Return to cinema

But he was once again imprisoned. After a new stint in prison, he was freed in 1982 but with his health seriously weakened. In the ‘80s, after being released from prison, Parajanov managed to complete two more films, two near-masterpieces (close in perfection to his ‘60s two masterpieces). By 1984, the slow thaw within the Soviet Union spurred Paradzhanov to resume his passion for cinema. With the encouragement of various Georgian intellectuals, Paradzhanov created the multi-award winning Legend of Suram Fortress based on the novella by Daniel Chonkadze, a return to cinema after an interlude of fifteen years since Sayat Nova first premiered. In 1988 Paradzhanov made another multi-award winning film, Ashik Kerib, based on a story by Mikhail Lermontov. It is the story of a wandering minstrel set in the Azeri culture. Paradzhanov dedicated the film to his close friend Andrei Tarkovsky and "to all the children from the world."

Sergei Parajanov's tombstone at Komitas Pantheon, Yerevan

Parajanov then immersed himself in a project that ultimately proved too monumental to withstand his failing health. He died of cancer in Yerevan, Armenia, on July 20, 1990, aged 66, leaving his final masterpiece, The Confession unfinished. It survives in its original negative as Paradjanov: The Last Spring, assembled by his close friend Mikhail Vartanov in 1992. He left behind a book of memoirs, also titled "The Confession."

Such luminaries as Federico Fellini, Tonino Guerra, Francesco Rosi, Alberto Moravia, Giulietta Masina, Marcello Mastroianni, and Bernardo Bertolucci were among those who publicly mourned his passing. In a telegram that came to Russia: "The world of cinema has lost a magician."


  • Parajanov: The Last Spring (1992) (segment "The Confession") The Last Spring
  • Ashugi Qaribi (1988) ... aka Ashik Kerib (1988) (Soviet Union: Russian title)
  • Arabeskebi Pirosmanis temaze (1985) ... aka Arabesques on the Pirosmani Theme (1985)
  • Ambavi Suramis tsikhitsa (1984) ... aka The Legend of Suram Fortress (1984)
  • Sayat Nova (1968) ... aka The Color of Pomegranates (1969)
  • Hakob Hovnatanyan (1967)
  • Tini zabutykh predkiv (1964) ... aka Shadows of Forgotten Ancestors (1967) (USA)
  • Tsvetok na kamne (1962) ... aka Flower on the Stone (1962)
  • Ukrainskaya rapsodiya (1961) ... aka Ukrainian Rhapsody (1961)
  • Pervyj paren (1959) ... aka First Lad, The (1959)
  • Dumka (1957)
  • Natalya Ushvij (1957)
  • Zolotye ruki (1957) ... aka Golden Hands (1957)
  • Andriyesh (1954)
  • Moldovskaya skazka (1951)


Parajanov's monument in Tbilisi

Despite having studied film at prestigious VGIK, he discovered his cinematic genius only after seeing Andrei Tarkovsky's dreamlike first film Ivan's Childhood. Almost all great filmmakers have a limited audience. Paradzhanov had many admirers of his art but, like in the case of Orson Welles (another unique and very different artist) his unique own vision did not attract many followers, aside from Peter Greenaway. However, he was content to by unique:

My films have only one thing in common: a similarity in style. My life is testimony enough. I didn’t want to found a school or teach anyone anything. Whoever tries to imitate me is lost.[3]

Parajanov was a genius with more than talent; his rare visual interpretation of culture encompassed everything he had seen or felt or endured. His work was universal, unlimited, original with no direct analogies in the art world. Parajanov, a contemporary and collaborator of Fellini, amazes the viewer with imagination, beauty, fantasy, and artistry.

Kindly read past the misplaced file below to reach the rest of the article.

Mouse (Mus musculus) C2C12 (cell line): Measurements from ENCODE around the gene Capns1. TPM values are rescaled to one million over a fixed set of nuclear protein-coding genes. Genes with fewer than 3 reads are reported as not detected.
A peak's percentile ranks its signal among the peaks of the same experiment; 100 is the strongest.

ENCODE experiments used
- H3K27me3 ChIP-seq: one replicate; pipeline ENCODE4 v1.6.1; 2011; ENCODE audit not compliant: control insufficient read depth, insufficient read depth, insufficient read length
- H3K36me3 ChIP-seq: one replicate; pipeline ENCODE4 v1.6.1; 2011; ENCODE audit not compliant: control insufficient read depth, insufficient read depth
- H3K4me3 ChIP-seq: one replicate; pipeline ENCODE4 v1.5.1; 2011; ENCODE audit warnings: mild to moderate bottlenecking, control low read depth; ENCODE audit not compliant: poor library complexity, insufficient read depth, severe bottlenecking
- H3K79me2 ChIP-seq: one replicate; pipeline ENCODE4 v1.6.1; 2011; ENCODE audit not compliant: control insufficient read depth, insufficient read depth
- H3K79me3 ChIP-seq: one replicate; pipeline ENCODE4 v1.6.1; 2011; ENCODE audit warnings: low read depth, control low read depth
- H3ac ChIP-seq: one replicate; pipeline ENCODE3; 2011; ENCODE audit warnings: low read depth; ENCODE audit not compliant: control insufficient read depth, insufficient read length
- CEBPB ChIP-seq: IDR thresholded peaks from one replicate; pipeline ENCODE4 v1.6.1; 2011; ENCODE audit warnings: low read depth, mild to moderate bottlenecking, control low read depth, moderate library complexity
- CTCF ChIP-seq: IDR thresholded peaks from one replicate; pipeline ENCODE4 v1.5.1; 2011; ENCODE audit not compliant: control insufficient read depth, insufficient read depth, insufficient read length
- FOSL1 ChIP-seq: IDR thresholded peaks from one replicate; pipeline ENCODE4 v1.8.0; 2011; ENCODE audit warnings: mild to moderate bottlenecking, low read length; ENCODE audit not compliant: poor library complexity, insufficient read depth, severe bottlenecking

"I believe you have to be born a director. It's like a child's adventure: you take the initiative among other children and become a director, creating a mystery. You mould things into shape and create. You torment people with your "artistismus" - scaring mother and grandmother in the middle of the night. You dress yourself up like Charlie's Aunt, or as (Hans Christian) Andersen's heroes. Using feathers from a trunk, you transform yourself into a rooster or a firebird. This has always preoccupied me, and that is what directing is."

"A director can't be trained, not even in a film school like VGIK (Soviet All-Union State School for Film Art and Cinematography). You can't learn it. You have to be born with it. You have to possess it in your mother's womb. Your mother must be an actress, so you can inherit it. Both my mother and father were artistically gifted."

"Directing is fundamentally the truth as it's transformed into images: sorrow, hope, love, beauty." [5]

Scripts and projects

  • "Longfellow's The Song of Hiawatha."
  • "Faust"
  • "The Confession"
  • "Ara the Beautiful"
  • "David of Susan"
  • "The Martyrdom of Shushanik"
  • "The Tresures of Mount Ararat"
  • "Intermezzo"
  • "Demon"
  • "Miracle of Odense"
  • "Golden Edge"


  1. Peter Rollberg, Historical Dictionary of Russian and Soviet Cinema (Rowman & Littlefield, 2008, ISBN 978-0810860728).
  2. At least four countries – Armenia, Georgia, Ukraine, and Russia – claim him as their own. See Sergei Parajanov Parajanov-Vartanov Institute. Retrieved January 6, 2024.
  3. 3.0 3.1 Interview Parajanov-Vartanov Institute. Retrieved January 6, 2024.
  4. Wheeler Winston Dixon, Shadows of Forgotten Ancestors (Sergei Parajanov, 1965) Senses of Cinema (July 2022). Retrieved January 6, 2024.
  5. Ron Holloway, Sergei Parajanov Speaks Up KINEMA (Spring 1996). Retrieved January 6, 2024.

ISBN links support NWE through referral fees

  • First, Joshua. Sergei Paradjanov: Shadows of Forgotten Ancestors (Kinosputnik). Chicago, Intellect Ltd, 2016. ISBN 978-1783207091
  • Jayamanne, Laleen. Poetic Cinema and the Spirit of the Gift in the Films of Pabst, Parajanov, Kubrick and Ruiz. Amsterdam University Press, 2021. ISBN 978-9463726245
  • Paradzhanov, Sergey. Seven Visions. Los Angeles: Green Integer, 1998. ISBN 1892295040
  • Rollberg, Peter. Historical Dictionary of Russian and Soviet Cinema. (Rowman & Littlefield, 2008. ISBN 978-0810860728
  • Steffen, James. The Cinema of Sergei Parajanov. Madison: University of Wisconsin Press, 2013. ISBN 978-0299296544

External links

All links retrieved January 26, 2023.


New World Encyclopedia writers and editors rewrote and completed the Wikipedia article in accordance with New World Encyclopedia standards. This article abides by terms of the Creative Commons CC-by-sa 3.0 License (CC-by-sa), which may be used and disseminated with proper attribution. Credit is due under the terms of this license that can reference both the New World Encyclopedia contributors and the selfless volunteer contributors of the Wikimedia Foundation. To cite this article click here for a list of acceptable citing formats.The history of earlier contributions by wikipedians is accessible to researchers here:

The history of this article since it was imported to New World Encyclopedia:

Note: Some restrictions may apply to use of individual images which are separately licensed.